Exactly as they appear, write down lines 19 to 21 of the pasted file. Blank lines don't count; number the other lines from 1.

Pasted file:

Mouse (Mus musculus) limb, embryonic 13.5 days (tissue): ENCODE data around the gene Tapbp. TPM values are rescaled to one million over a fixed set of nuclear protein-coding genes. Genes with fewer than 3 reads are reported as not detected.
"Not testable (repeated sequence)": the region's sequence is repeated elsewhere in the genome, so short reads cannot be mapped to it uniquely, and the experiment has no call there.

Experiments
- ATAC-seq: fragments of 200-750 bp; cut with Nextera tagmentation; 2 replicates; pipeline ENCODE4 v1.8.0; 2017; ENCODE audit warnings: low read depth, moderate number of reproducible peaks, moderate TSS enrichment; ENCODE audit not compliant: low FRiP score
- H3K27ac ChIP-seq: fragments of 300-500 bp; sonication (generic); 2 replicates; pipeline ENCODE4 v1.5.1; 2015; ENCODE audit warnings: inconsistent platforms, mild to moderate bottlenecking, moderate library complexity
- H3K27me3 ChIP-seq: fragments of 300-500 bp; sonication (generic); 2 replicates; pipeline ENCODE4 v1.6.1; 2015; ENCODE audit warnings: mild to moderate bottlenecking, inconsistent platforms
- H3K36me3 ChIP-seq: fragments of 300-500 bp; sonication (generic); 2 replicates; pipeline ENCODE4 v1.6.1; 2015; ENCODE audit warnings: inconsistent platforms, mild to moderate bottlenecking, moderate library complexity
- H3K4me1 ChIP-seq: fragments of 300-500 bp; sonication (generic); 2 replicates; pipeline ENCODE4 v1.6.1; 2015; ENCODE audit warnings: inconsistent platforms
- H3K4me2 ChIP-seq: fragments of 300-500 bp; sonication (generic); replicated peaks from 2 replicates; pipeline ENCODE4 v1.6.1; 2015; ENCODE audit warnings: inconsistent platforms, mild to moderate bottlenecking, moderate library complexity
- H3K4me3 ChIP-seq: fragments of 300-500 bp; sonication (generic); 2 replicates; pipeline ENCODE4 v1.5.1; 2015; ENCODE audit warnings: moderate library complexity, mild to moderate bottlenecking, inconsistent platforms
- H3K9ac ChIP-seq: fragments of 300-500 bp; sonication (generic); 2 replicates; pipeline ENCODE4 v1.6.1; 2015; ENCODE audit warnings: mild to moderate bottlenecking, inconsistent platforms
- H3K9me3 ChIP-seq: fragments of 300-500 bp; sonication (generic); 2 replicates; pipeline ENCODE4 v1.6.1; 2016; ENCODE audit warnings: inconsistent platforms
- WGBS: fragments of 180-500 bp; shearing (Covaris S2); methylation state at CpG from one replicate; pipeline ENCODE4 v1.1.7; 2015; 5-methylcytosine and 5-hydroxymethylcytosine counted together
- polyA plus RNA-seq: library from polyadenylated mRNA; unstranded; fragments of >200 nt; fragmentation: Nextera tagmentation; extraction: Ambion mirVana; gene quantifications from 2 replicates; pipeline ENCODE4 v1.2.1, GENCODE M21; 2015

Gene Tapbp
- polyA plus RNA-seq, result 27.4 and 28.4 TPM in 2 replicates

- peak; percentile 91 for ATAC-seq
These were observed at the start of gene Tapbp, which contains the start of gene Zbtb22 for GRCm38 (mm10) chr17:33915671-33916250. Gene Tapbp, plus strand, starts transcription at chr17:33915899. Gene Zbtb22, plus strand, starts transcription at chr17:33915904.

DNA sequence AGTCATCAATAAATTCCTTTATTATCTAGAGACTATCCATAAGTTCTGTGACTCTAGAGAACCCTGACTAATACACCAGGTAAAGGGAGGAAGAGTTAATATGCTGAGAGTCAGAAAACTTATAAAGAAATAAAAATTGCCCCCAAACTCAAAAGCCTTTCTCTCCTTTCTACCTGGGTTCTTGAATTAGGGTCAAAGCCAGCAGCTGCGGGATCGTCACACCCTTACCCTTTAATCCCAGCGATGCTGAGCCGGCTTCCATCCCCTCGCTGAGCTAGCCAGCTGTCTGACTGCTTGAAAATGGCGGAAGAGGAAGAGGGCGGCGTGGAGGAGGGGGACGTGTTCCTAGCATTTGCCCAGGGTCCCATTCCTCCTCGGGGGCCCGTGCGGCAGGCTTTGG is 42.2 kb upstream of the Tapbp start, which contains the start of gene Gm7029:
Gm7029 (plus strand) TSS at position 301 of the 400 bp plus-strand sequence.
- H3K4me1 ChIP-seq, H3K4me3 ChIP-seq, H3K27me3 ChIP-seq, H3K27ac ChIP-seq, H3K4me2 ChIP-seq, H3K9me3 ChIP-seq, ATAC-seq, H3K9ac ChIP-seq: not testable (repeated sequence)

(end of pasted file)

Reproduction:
DNA sequence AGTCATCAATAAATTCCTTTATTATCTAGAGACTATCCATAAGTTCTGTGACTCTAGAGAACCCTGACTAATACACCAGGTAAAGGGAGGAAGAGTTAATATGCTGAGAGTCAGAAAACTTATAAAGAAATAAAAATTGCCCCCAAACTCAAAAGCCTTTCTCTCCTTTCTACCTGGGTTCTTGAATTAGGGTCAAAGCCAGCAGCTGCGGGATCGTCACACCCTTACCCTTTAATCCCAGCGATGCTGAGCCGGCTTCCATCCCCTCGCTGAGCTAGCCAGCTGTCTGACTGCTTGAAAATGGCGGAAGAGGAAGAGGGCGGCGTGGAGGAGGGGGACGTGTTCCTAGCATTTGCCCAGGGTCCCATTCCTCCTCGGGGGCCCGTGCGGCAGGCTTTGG is 42.2 kb upstream of the Tapbp start, which contains the start of gene Gm7029:
Gm7029 (plus strand) TSS at position 301 of the 400 bp plus-strand sequence.
- H3K4me1 ChIP-seq, H3K4me3 ChIP-seq, H3K27me3 ChIP-seq, H3K27ac ChIP-seq, H3K4me2 ChIP-seq, H3K9me3 ChIP-seq, ATAC-seq, H3K9ac ChIP-seq: not testable (repeated sequence)